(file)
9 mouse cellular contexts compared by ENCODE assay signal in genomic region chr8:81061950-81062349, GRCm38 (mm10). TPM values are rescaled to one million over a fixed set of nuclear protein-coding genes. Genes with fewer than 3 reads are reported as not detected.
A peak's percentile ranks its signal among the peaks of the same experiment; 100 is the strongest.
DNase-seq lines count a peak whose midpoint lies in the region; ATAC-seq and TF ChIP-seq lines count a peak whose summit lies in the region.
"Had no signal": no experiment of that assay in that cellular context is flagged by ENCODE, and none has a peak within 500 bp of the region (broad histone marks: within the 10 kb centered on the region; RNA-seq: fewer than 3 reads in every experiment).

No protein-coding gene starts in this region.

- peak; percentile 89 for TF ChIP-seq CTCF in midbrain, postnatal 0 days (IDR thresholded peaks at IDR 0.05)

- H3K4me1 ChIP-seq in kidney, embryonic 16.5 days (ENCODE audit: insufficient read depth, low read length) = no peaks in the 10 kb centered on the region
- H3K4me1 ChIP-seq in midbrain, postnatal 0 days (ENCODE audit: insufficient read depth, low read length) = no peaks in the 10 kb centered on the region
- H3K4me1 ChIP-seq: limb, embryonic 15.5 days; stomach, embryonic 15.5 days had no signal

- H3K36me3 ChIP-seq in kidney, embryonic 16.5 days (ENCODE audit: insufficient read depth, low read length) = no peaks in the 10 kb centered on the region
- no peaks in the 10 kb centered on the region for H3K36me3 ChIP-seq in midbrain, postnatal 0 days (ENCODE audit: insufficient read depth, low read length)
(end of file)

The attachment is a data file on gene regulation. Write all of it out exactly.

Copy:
9 mouse cellular contexts compared by ENCODE assay signal in genomic region chr8:81061950-81062349, GRCm38 (mm10). TPM values are rescaled to one million over a fixed set of nuclear protein-coding genes. Genes with fewer than 3 reads are reported as not detected.
A peak's percentile ranks its signal among the peaks of the same experiment; 100 is the strongest.
DNase-seq lines count a peak whose midpoint lies in the region; ATAC-seq and TF ChIP-seq lines count a peak whose summit lies in the region.
"Had no signal": no experiment of that assay in that cellular context is flagged by ENCODE, and none has a peak within 500 bp of the region (broad histone marks: within the 10 kb centered on the region; RNA-seq: fewer than 3 reads in every experiment).

No protein-coding gene starts in this region.

- peak; percentile 89 for TF ChIP-seq CTCF in midbrain, postnatal 0 days (IDR thresholded peaks at IDR 0.05)

- H3K4me1 ChIP-seq in kidney, embryonic 16.5 days (ENCODE audit: insufficient read depth, low read length) = no peaks in the 10 kb centered on the region
- H3K4me1 ChIP-seq in midbrain, postnatal 0 days (ENCODE audit: insufficient read depth, low read length) = no peaks in the 10 kb centered on the region
- H3K4me1 ChIP-seq: limb, embryonic 15.5 days; stomach, embryonic 15.5 days had no signal

- H3K36me3 ChIP-seq in kidney, embryonic 16.5 days (ENCODE audit: insufficient read depth, low read length) = no peaks in the 10 kb centered on the region
- no peaks in the 10 kb centered on the region for H3K36me3 ChIP-seq in midbrain, postnatal 0 days (ENCODE audit: insufficient read depth, low read length)